Flag of the Kingdom of Zanzibar

Zanzibar, officially the Sovereign Kingdom of Zanzibar, is an island-state located in the Pacific Ocean some hundred nautical miles off the northern coast of Frequesue. It produces nearly 40 percent of the world's bananas, and is home to a unique and varied ecosystem that includes the king parrot, the world's only species of carnivorous moss, the Cowley subspecies of looter monkeys (named after a 17th century Shroomanian buccaneer who briefly holed up on the island in the 17th century), three bird families and six baobab species

History Edit

Most archaeologists estimate that the human settlement of Zanzibar happened between 200 and 500 A.D., when seafarers from northeast Frequesue (probably from the regions now known as Coilerburg or Indhopal) arrived in outrigger sailing canoes. The settlers spread across the islands and first built a kingdom in the south of the islands in 1100 A.D. during the 'golden age' of the native Frequesuan empires (1100-1300 A.D.) The Kingdom of Zanzibar fought a series of skirmishes with invaders from the mainland in that time, which were repelled by Sundjata, the legendary 'Parrot King' of Zanzibar. King Sundjata then launched an expedition against the Kingdom of Sabika after the latter's Emperor Mari Sosso died of old age. Because of a bloody feud over the succession of the old emperor between the seven sons of Sosso the Sabikans were unable to mount a succesful defense, and by 1273 Sundjata's armied had conquered the better part of the region now known as Upper Sabika.

Following the overthrow of the Kingdom of Sabika the new Empire of Zanzibar, as the new state was called, over the course of the following century slowly expanded south until it reached the Parána River (also known as the Yangtze River) in 1352, absorbing steadily more native statelets in the process. This sparked a process of 'nativization' where the heirs of Sundjata, who had come to the mainland as conquerors, progressively lost more of their influence to the mainland princes until by the 15th century the kings of Zanzibar ruled in name only; the Empire was de facto controlled by the princes who ran the mainland provinces; a situation reflected by the move of the capital to the Sabikan mainland in 1501. From then on the Empire of Zanzibar is frequently referred to as the Greater Sabikan Kingdom, to better reflect the true power structure of the state.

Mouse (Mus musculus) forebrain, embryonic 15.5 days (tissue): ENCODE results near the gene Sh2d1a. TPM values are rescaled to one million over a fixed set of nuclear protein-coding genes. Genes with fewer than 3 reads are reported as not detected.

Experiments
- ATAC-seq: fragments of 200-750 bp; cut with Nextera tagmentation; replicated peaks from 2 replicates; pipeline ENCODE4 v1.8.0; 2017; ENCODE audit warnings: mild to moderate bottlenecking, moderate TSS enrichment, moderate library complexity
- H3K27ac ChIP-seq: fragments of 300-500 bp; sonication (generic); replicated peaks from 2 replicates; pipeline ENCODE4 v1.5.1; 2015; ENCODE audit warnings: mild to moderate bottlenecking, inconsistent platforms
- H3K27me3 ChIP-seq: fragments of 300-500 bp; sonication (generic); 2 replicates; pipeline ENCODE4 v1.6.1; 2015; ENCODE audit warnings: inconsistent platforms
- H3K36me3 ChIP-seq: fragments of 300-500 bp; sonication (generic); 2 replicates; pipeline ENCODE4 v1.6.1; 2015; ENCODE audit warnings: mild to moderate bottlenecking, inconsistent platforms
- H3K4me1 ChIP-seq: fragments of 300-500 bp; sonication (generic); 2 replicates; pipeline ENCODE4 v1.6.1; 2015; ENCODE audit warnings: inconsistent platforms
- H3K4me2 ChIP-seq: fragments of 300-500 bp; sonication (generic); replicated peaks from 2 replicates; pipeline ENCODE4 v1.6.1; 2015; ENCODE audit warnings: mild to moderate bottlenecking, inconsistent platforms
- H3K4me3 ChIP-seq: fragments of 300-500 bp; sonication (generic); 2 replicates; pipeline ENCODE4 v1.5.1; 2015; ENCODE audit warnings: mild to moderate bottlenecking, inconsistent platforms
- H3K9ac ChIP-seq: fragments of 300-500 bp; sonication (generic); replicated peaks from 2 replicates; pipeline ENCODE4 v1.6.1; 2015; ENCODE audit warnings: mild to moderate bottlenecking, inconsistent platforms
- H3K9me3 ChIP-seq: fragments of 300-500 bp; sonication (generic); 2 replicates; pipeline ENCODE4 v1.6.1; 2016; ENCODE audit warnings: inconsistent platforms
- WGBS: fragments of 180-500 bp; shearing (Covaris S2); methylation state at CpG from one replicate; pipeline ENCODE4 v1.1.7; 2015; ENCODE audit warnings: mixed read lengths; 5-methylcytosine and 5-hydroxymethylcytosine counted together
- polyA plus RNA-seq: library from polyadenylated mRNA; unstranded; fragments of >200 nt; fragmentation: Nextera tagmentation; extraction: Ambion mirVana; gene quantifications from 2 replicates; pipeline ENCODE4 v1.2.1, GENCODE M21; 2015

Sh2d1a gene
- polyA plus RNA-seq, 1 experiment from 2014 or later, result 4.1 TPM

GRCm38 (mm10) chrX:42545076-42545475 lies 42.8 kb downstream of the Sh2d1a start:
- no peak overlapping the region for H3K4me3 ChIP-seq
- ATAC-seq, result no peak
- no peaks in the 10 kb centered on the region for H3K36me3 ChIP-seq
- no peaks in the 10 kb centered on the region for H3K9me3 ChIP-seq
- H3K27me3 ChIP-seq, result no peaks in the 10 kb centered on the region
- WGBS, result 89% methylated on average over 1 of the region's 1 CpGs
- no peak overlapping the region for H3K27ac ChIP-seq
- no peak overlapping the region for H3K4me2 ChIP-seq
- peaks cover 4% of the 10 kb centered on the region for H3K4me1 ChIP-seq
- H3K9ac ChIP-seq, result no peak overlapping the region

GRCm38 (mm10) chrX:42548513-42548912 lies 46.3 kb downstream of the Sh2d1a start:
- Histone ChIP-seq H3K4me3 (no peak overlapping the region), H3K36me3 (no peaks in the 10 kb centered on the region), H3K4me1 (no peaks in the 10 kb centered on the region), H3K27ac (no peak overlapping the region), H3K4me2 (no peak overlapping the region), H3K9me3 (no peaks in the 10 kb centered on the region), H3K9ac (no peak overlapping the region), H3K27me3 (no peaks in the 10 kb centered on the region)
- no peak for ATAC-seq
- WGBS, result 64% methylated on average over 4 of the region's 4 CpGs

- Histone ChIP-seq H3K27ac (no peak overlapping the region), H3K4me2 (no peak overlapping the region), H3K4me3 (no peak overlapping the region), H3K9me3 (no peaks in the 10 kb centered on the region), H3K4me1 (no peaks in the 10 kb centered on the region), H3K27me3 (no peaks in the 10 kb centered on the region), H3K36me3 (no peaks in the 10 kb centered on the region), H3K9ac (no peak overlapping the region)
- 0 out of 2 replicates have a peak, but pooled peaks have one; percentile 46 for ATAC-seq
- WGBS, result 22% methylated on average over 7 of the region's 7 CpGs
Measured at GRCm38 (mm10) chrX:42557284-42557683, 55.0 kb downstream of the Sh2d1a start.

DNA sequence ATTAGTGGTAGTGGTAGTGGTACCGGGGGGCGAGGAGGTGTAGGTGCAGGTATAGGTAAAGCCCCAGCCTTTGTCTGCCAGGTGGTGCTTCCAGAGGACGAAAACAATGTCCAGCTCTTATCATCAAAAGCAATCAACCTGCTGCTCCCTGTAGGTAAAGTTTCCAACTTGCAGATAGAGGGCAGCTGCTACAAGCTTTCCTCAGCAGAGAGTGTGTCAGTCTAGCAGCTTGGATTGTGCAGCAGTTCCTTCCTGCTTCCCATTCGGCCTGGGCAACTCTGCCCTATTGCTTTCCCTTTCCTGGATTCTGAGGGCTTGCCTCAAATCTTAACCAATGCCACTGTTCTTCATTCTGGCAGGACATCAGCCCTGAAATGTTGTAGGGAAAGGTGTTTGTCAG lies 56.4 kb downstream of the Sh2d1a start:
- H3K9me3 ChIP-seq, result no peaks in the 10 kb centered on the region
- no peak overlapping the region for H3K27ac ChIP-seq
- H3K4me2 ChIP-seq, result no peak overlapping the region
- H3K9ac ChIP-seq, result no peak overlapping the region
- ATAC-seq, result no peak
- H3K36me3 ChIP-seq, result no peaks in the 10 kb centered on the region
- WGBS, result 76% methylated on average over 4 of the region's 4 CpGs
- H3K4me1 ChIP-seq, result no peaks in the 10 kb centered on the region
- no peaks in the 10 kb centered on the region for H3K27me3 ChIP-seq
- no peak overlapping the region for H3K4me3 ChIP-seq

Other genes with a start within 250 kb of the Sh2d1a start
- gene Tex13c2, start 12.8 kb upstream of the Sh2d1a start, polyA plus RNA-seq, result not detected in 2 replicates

Map of Zanzibar

In the first half of the 16th century the weak position of the King lead to strife between the ambitious princes, who vied for control over the mainland provinces and sapped the strength of the Empire in the process.It was this weakened state that Jacques-Bertrand Frequesque discovered on his round-the-world sailing expedition of 1541. The empire was wholly unprepared for the arrival of the conquistadors that followed. The pressure exerted by the increasingly aggressive and predominantly Shroomanian colonists that followed fractured the kingdom as trading companies played one prince against the other, dividing the kingdom into warring factions that could be easily controlled.

So irreparable was the damage dealt with the Shroomanian colonialists that when Queen Mari Mema took the throne in 1641, the Greater Sabikan Kingdom had effectively ceased to exist. She decided to retreat to the island of Zanzibar with her loyal followers, leaving the mainland to its own devices. Legends say that as her ship pushed off the queen placed a mighty curse upon the "treacherous leper princes" who had brought down the once-mighty kingdom, and that in the years that followed they all died increasingly gruesome deaths.